The H5N2 avian influenza outbreak in the Canadian province of British Columbia has continued to spread, as the virus has now been detected at seven farms. A total of 155,000 birds have died of the virus or will be culled, according to the Canadian Food Inspection Agency.
The World Organisation for Animal Health (OIE) on December 3 reported that avian influenza had been confirmed in two British Columbia farms. One was a turkey farm in Abbotsford and the other was a broiler breeding facility in Chilliwack. Since that time, avian influenza has been detected at five other nearby farms, bringing the total to seven.
Each affected farm has been placed under quarantine.
"The identification of additional farms is not unexpected, given that avian influenza is highly contagious," Harpreet Kochhar, Canada's chief veterinary officer, told reporters.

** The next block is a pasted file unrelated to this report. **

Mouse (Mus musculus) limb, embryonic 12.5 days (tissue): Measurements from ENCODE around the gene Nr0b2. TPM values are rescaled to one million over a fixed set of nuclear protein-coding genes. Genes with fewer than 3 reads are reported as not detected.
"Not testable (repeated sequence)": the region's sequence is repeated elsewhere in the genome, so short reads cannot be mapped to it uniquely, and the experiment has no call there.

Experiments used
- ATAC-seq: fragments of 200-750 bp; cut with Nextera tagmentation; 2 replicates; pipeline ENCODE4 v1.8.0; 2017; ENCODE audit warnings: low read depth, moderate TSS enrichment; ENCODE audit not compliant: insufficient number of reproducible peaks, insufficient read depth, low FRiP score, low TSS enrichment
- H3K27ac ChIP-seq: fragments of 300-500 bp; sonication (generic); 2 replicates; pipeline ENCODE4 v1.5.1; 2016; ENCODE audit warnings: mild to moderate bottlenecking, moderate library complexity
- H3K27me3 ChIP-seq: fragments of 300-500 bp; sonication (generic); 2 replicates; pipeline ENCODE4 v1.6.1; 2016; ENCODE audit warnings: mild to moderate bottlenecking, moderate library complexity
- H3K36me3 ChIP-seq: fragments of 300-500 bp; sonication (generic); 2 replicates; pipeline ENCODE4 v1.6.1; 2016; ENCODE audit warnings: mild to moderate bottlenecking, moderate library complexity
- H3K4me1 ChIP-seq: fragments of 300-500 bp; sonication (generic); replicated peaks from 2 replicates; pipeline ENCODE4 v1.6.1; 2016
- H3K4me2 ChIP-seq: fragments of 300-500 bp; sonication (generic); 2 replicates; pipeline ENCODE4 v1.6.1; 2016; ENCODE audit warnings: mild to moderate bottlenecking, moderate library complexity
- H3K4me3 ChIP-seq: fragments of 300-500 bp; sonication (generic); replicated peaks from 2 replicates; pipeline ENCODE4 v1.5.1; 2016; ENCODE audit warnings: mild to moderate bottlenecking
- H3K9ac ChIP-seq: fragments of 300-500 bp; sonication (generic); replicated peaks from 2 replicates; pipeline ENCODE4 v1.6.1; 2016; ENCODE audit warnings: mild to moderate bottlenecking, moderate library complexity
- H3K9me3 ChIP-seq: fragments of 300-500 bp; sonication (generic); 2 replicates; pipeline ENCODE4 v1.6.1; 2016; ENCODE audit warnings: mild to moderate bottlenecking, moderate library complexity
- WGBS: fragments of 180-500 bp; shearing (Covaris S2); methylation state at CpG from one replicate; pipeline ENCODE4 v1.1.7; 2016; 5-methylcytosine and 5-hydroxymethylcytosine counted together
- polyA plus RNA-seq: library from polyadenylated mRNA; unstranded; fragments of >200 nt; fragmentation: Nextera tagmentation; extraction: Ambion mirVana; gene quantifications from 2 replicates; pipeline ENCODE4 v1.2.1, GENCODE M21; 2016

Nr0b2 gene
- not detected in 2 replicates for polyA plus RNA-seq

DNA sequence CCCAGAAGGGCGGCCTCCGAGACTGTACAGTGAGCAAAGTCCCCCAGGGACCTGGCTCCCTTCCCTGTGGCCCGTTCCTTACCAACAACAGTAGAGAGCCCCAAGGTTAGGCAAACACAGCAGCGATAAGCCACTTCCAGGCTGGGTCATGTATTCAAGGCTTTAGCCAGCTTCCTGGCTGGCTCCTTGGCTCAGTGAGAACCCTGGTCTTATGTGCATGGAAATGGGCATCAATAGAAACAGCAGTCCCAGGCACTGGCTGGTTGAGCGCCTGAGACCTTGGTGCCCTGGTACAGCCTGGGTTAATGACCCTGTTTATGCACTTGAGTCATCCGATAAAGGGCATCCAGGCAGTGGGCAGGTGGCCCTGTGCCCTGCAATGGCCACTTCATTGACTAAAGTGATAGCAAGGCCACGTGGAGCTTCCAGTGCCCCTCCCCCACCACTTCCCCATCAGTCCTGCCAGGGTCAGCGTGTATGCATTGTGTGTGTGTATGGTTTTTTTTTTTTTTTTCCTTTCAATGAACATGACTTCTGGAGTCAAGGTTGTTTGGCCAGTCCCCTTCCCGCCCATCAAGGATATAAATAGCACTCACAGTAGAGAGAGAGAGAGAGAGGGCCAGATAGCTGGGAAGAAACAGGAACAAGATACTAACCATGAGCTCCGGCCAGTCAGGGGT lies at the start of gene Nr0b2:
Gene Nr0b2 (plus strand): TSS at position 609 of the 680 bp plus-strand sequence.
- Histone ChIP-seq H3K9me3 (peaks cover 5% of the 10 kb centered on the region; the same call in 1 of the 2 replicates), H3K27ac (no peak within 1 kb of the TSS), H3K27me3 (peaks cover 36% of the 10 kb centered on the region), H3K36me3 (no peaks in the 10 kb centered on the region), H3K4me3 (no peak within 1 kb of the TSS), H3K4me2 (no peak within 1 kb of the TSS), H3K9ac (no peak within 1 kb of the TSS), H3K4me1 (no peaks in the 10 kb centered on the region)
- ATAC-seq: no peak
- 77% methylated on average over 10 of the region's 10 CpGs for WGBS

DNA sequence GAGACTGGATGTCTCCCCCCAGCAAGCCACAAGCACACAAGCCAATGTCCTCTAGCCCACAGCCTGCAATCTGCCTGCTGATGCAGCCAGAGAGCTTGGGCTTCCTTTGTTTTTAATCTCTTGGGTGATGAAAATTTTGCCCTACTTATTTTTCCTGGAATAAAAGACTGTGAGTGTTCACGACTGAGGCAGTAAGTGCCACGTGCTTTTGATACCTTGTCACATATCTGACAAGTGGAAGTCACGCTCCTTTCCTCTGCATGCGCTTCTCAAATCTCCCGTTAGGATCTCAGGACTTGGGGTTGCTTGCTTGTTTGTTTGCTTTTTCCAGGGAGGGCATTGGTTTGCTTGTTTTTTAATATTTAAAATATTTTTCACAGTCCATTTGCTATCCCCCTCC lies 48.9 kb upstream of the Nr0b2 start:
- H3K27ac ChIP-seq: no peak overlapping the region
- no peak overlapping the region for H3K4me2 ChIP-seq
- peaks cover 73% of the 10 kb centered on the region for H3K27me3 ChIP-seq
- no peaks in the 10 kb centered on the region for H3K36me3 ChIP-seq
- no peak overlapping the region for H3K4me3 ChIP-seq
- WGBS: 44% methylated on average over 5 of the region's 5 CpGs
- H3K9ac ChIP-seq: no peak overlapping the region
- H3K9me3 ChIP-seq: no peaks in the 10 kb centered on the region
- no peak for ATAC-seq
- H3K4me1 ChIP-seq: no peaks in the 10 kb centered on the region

The cause of the outbreak has not yet been determined, but officials are looking into the possibility that it may have been started by migrating birds.
The outbreak has prompted a number of countries to put trade restrictions on Canadian poultry and poultry products. Among those countries are the United States, Mexico, South Africa, Japan, Taiwan, Singapore and South Korea.
Avian influenza has been a big concern for the poultry industry within the past three months, with other outbreaks occurring in The Netherlands, U.K., Germany, Japan and India.